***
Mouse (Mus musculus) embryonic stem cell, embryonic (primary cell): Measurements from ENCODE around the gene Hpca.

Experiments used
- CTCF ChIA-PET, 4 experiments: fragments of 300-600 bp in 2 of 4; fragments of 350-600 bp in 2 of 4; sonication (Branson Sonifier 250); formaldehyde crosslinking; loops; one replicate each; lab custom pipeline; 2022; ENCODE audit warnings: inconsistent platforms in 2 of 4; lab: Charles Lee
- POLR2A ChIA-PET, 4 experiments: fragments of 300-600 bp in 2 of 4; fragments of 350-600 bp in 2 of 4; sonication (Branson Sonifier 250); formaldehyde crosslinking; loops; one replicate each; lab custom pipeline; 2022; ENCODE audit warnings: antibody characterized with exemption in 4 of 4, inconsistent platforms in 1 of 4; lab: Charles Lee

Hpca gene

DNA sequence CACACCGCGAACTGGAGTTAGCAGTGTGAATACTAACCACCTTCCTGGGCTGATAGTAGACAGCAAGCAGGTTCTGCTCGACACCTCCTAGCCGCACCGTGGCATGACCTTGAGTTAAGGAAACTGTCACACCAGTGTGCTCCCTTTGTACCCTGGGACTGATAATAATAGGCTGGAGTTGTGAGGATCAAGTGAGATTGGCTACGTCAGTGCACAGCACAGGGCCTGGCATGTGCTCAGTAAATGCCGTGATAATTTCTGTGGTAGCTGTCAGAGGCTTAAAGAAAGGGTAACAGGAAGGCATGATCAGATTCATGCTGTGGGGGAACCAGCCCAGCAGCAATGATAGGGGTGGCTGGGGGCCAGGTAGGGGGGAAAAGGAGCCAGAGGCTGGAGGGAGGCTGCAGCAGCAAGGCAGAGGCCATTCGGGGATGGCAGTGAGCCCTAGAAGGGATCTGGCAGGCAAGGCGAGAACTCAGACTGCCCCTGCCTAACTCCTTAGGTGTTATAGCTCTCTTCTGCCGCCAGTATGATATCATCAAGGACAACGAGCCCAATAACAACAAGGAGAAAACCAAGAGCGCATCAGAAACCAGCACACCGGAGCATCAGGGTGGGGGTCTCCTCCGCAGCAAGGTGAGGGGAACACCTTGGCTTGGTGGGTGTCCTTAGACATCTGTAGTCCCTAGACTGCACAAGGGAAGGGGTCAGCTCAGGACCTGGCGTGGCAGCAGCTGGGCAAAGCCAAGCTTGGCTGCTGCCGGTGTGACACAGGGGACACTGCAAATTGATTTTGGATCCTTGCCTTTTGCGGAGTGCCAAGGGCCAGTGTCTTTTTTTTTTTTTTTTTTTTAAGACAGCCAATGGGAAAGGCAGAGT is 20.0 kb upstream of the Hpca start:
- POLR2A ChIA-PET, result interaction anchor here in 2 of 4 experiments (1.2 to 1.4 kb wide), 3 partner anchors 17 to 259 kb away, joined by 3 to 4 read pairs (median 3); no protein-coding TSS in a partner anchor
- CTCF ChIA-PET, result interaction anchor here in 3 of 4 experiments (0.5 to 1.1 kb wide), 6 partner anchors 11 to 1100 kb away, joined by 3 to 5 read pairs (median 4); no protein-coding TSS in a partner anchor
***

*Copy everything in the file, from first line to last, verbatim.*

Mouse (Mus musculus) embryonic stem cell, embryonic (primary cell): Measurements from ENCODE around the gene Hpca.

Experiments used
- CTCF ChIA-PET, 4 experiments: fragments of 300-600 bp in 2 of 4; fragments of 350-600 bp in 2 of 4; sonication (Branson Sonifier 250); formaldehyde crosslinking; loops; one replicate each; lab custom pipeline; 2022; ENCODE audit warnings: inconsistent platforms in 2 of 4; lab: Charles Lee
- POLR2A ChIA-PET, 4 experiments: fragments of 300-600 bp in 2 of 4; fragments of 350-600 bp in 2 of 4; sonication (Branson Sonifier 250); formaldehyde crosslinking; loops; one replicate each; lab custom pipeline; 2022; ENCODE audit warnings: antibody characterized with exemption in 4 of 4, inconsistent platforms in 1 of 4; lab: Charles Lee

Hpca gene

DNA sequence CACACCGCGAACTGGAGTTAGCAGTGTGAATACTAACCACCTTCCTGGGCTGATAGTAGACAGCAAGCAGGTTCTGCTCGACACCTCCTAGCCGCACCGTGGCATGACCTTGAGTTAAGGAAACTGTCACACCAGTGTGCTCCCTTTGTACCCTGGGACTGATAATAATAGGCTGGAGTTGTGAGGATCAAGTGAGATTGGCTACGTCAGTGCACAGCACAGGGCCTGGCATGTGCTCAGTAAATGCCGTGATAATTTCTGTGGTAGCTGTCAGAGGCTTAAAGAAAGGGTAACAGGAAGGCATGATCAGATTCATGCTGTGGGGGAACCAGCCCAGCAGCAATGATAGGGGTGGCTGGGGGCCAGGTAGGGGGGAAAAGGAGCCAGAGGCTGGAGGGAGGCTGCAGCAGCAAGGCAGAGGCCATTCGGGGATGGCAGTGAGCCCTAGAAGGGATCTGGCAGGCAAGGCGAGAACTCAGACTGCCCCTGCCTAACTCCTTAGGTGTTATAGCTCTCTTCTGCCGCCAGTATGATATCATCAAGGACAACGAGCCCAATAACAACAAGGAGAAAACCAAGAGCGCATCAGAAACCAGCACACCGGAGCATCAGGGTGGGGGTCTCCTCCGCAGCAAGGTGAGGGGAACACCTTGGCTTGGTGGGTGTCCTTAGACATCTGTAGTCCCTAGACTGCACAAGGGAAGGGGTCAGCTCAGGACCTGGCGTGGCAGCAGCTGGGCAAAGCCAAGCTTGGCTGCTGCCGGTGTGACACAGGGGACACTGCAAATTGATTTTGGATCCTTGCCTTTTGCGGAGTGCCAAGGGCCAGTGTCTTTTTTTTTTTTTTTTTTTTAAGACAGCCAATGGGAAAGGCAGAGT is 20.0 kb upstream of the Hpca start:
- POLR2A ChIA-PET, result interaction anchor here in 2 of 4 experiments (1.2 to 1.4 kb wide), 3 partner anchors 17 to 259 kb away, joined by 3 to 4 read pairs (median 3); no protein-coding TSS in a partner anchor
- CTCF ChIA-PET, result interaction anchor here in 3 of 4 experiments (0.5 to 1.1 kb wide), 6 partner anchors 11 to 1100 kb away, joined by 3 to 5 read pairs (median 4); no protein-coding TSS in a partner anchor